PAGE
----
Farewell to the value of the area code.
In an age of cellphone contact lists, many people don't instinctively know the number of the person they're calling anymore. But there's another passing of telephone history underway: the telephone number as geographic identifier.
If you see 612 in a phone number, you knew it was Minneapolis. 617? Boston. 212? New York. In fact, back in the Berkshires, we even referred to the New York tourists who gummed up traffic in Stockbridge as 212ers, and not in a nice way.
Those days are over, the Boston Globe says today.
Part of it technology, but part of it is the nomadic culture we're in. People are moving from state to state, and not giving up their phone numbers.
James Katz, director of emerging media studies at Boston University, likened keeping a number after a move to continuing to root for the Red Sox or Patriots years after leaving Boston.
"It's a shared identify with people in that geographic region," he said.
And in a mobile society, retaining a childhood number is a way for transplants to recognize one another.
Kelly Francoeur, a South End hair stylist, had spent several enjoyable appointments discussing "boy drama" with a client, but it wasn't until the two exchanged phone numbers that they realized they were from the same home state.
"I like when I meet other 860 people," the 26-year-old Revere resident said, explaining that she is still on her family's plan. "I'm like 'Connecticut, yeah.' "
Even as the area code loses its power to indicate where we live, it's gaining "signaling abilities," said Roger Entner.
By the way, if you're old school, try this area code quiz.
About a year ago I moved from 413 to 412 while not changing my cell number. I expected a lot of odd looks and comments about my phone number, but there's really only been a handful of times people have said someting.
I'm very much in that camp. I've had the same number since I was 16, mostly just out of convenience but some out of hometown pride. 507? Psh, 815 (Rockford, IL).
So basing things off my single sample of one Gen-Y'er, I'd argue that area code might not provide the current location of where someone lives, but it still can (though not always) say something about a person and their roots. Or that they're lazy.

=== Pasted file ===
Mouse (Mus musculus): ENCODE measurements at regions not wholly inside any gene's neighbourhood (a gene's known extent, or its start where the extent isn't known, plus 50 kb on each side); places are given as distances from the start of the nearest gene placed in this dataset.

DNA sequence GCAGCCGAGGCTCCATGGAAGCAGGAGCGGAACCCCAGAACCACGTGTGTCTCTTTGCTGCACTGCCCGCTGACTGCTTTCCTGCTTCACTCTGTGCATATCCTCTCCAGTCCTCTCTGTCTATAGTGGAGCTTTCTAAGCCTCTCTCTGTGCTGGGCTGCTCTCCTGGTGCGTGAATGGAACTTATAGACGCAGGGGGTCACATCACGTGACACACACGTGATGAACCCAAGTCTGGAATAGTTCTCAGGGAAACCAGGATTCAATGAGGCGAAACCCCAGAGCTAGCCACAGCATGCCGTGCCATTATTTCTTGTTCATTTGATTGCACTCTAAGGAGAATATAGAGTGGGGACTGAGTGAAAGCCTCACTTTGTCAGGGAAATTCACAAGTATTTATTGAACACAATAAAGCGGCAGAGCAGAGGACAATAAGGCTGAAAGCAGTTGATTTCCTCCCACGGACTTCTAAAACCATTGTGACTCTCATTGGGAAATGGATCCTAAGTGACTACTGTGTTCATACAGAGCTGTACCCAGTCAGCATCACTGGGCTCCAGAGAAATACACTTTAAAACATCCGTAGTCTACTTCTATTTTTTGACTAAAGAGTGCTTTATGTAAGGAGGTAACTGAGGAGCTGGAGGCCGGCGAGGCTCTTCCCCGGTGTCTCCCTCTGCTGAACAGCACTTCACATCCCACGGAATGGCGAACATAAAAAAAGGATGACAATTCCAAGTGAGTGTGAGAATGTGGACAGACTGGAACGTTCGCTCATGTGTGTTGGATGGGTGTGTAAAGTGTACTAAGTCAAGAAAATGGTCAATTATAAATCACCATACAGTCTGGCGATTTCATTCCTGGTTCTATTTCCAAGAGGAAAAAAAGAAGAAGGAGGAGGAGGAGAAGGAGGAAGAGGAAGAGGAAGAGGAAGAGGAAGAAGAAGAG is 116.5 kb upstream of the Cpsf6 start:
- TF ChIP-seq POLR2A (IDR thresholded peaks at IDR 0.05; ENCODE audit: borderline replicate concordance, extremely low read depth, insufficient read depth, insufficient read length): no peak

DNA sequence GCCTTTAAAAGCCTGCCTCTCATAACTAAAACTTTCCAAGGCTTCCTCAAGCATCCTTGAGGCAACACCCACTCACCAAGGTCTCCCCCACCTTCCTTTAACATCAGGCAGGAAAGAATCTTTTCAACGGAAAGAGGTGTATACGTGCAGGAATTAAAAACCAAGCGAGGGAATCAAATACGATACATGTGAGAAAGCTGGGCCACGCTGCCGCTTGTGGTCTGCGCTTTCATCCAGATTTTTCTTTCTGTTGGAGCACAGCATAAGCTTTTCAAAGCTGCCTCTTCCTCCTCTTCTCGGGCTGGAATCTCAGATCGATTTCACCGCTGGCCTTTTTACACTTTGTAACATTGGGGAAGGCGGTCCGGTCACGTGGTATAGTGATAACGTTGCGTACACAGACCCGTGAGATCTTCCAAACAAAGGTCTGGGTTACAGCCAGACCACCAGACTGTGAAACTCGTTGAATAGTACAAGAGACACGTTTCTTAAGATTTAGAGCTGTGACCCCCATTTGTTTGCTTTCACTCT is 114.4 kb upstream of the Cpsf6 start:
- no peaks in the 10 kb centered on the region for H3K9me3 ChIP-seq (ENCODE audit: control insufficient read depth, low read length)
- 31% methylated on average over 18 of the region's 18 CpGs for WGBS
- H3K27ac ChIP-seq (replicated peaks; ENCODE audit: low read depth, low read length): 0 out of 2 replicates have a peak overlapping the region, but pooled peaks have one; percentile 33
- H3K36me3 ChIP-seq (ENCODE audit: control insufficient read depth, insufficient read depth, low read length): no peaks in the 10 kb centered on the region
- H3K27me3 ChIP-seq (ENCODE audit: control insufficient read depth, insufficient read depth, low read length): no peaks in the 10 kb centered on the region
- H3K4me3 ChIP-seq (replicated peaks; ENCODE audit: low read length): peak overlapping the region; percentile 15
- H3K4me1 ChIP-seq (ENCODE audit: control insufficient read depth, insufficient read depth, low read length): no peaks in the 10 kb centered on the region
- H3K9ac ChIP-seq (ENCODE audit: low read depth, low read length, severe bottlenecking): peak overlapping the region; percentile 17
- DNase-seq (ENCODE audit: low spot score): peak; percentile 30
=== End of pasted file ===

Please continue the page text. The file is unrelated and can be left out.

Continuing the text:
Of course, there is no such thing as long distance either when using cell phones anymore. Do people still pay long distance with landlines? How do phone companies justify that?
I do miss my college days. If you lived on campus your number was 320-589-6xxx. Off campus you only needed to know the last four. I didn't know anyone with a cellphone until my last year. I never knew why they needed one, you could just drive around town looking for someone if they weren't at home. Oh how times have change. (And dear god do I feel old writing this.)
True of the U.S., sure, but up here in poor Canada area code is still very much a thing. Cell phone plans here - get this - charge long distance. A lot. If I'm travelling to, say, Montreal, for work I'm going to be paying a lot of long distance because my home is in Calgary. So unlike America where you can carry a 651 your whole life even though you live anywhere else and never be concerned with long distance or roaming, Canadians very much have to be careful.
And the new thing for the US (and in bigger Canadian cities) is to have a new area code for new cell phone activations. In Calgary it's 587, the Twin Cities are getting one in 2013 I think. That's when the area code snobbery can kick in. Like getting a coveted 212 in New York (despite derisive names from Berkshire residents ;), someday getting a 612/651 will be tough, too.
Suddenly I am feeling very old. I remember the cognitive dissonance back when I decided to keep my old Midway telephone number on my landline (651 64x-xxxx) when I switched neighborhoods. It was more practical, but it seemed irrationally like I was trying to hide where I lived.
The idea of having a non-651 area code? ANARCHY. I'll get over it, I expect, but getting the local plan and cell phone number always seemed to me to be one of those subtle "I live here now" moments like getting Minnesota plates.
Ohh, changing plates is an entirely different case. As Alberta doesn't require a front plate, I've kept my MN plates on. If I can't keep my 651, I'm at least keeping the plate.